Authors Edgar Gold, Aldo Chircop, and Hugh Kindred have written the first general treatment of Canadian maritime law to be published since 1916. This comprehensive text covers the whole of modern shipping law, including admiralty jurisdiction and procedure; ownership and registration of ships; maritime mortgage and liens; insurance; carriage of goods and passengers; pilotage and towage; salvage and wreckage; environmental issues; and limitation of liablity.
The work provides insight into the Canadian experience and practice in this field and will appeal to legal practitioners, marine insurers, government officials, students and all others concerned with the regulation of the shipping and boating industries. It includes discussion of important differences between Canadian and US and UK maritime law.
For students and practitioners new to the field, the text explains the law surrounding the life of working vessels and pleasure craft in plain language and defines all technical legal and shipping terms as it proceeds. For experienced legal and other practitioners, it affords the means to analyse maritime situations, marine incidents, boating accidents, and other ship related events according to Canadian regulations and precedents, with due notice of their divergence from US and UK practice in this intensely internationalized area of law. In addition, original discussion of the unique Admiralty jurisdiction and procedure under the Federal Court of Canada is backed up by copious references to Canadian as well as comparative and international sources throughout the book.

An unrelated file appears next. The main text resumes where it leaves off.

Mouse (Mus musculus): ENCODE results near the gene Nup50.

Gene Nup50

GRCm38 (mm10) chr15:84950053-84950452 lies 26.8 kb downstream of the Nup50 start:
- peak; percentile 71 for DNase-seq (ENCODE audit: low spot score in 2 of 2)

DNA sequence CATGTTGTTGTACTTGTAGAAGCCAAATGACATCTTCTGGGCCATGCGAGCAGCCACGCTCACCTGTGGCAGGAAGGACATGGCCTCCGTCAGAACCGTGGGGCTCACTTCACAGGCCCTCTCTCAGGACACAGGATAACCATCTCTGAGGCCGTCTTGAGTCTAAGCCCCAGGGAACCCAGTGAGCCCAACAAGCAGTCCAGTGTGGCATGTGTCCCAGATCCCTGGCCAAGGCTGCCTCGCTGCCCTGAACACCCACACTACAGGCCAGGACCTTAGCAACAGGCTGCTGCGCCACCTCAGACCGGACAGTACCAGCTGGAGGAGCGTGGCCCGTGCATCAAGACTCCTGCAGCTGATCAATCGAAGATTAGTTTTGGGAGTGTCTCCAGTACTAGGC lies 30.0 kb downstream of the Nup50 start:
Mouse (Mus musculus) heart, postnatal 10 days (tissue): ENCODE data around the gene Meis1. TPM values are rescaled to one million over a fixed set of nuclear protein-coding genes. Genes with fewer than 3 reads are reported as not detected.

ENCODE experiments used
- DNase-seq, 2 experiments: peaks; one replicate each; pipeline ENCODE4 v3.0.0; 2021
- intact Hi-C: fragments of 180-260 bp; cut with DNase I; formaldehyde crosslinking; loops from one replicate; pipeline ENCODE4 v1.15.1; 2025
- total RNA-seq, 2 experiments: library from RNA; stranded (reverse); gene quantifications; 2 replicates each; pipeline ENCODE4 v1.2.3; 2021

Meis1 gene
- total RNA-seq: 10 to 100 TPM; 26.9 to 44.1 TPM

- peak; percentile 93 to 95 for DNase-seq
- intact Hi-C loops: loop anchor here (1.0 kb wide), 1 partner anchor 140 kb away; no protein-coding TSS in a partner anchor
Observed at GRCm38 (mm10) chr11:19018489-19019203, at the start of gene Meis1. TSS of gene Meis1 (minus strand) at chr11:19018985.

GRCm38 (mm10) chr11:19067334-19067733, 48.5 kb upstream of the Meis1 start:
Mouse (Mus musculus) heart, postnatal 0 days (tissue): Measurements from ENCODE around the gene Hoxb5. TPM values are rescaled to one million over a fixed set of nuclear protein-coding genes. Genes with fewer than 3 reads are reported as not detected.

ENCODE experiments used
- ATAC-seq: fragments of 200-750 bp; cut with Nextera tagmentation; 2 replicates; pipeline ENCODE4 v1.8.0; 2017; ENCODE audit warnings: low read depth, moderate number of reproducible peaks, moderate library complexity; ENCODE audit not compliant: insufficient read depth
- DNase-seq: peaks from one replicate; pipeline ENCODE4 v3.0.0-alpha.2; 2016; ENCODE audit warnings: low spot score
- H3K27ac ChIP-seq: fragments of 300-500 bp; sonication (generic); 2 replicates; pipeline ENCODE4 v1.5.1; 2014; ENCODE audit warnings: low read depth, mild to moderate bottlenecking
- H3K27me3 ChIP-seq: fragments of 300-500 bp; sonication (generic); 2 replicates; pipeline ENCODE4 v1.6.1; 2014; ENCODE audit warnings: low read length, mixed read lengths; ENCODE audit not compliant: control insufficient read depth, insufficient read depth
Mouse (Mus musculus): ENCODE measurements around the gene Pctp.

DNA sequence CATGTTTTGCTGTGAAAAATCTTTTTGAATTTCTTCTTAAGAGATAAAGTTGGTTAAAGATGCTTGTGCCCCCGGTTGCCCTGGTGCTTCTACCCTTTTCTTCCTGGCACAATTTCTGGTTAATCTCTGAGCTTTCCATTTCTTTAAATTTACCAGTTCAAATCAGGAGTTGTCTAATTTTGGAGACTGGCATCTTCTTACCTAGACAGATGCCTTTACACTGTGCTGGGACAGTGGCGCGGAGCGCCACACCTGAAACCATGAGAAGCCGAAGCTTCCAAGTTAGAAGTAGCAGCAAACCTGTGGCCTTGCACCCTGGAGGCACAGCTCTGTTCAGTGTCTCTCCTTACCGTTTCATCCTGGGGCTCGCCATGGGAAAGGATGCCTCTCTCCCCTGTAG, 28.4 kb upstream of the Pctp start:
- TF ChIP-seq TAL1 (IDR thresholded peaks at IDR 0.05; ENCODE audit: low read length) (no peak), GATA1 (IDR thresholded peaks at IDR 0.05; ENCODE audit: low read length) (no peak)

The comprehensive lists of cases, statutes, and treaties provide an invaluable quick reference to the content and sources of Canadian maritime law.